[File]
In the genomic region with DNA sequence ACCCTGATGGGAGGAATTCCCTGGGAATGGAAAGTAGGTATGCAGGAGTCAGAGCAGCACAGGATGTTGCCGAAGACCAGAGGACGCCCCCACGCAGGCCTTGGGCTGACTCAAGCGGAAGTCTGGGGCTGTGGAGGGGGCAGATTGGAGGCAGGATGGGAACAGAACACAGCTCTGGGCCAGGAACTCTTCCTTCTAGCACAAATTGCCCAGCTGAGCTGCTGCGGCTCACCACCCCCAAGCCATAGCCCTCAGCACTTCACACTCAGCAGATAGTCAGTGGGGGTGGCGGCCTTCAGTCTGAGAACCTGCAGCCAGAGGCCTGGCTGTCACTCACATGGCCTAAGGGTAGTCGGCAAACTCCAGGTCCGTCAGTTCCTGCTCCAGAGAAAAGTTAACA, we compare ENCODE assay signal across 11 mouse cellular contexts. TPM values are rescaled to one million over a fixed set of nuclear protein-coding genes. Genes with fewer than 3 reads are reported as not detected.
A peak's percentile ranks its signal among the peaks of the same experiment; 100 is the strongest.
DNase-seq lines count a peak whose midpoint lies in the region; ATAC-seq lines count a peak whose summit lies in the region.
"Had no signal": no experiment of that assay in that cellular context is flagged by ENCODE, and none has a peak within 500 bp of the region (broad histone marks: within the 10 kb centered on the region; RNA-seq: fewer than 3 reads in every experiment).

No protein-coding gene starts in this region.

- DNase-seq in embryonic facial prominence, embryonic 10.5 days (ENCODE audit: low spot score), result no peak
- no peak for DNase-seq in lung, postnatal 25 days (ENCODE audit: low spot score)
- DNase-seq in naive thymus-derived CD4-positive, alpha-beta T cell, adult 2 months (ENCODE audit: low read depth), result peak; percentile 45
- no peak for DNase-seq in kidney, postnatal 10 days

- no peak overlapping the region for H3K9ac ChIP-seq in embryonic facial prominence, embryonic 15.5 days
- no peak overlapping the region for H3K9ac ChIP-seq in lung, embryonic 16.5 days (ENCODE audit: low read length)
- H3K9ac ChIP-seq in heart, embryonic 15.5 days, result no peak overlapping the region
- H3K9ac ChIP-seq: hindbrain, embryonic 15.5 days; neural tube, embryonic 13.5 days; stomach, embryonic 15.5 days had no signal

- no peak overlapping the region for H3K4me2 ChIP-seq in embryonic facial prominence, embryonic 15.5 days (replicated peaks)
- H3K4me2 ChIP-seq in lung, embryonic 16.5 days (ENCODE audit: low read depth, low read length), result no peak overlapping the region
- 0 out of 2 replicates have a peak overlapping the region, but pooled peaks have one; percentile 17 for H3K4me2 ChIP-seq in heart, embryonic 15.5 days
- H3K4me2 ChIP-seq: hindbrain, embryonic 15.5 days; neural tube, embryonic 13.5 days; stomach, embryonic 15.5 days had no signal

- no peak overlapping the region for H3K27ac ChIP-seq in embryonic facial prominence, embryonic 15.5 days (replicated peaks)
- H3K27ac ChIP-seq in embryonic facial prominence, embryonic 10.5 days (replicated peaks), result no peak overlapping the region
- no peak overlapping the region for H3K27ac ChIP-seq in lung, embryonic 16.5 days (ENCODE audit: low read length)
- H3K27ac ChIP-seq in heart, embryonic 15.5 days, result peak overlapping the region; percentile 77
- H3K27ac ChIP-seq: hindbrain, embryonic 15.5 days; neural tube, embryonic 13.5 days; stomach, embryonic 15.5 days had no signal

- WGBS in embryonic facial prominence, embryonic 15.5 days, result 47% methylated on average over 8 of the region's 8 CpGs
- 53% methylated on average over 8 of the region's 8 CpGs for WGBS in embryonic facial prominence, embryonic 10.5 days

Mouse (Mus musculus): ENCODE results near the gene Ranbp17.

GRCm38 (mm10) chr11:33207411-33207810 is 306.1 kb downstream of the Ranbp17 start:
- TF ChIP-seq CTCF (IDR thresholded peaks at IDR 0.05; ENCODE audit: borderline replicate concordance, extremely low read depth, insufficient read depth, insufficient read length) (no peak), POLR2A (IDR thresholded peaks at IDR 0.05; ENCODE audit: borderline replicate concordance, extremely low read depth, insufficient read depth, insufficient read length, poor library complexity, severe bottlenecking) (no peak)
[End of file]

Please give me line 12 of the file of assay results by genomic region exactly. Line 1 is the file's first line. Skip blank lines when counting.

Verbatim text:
- H3K9ac ChIP-seq in heart, embryonic 15.5 days, result no peak overlapping the region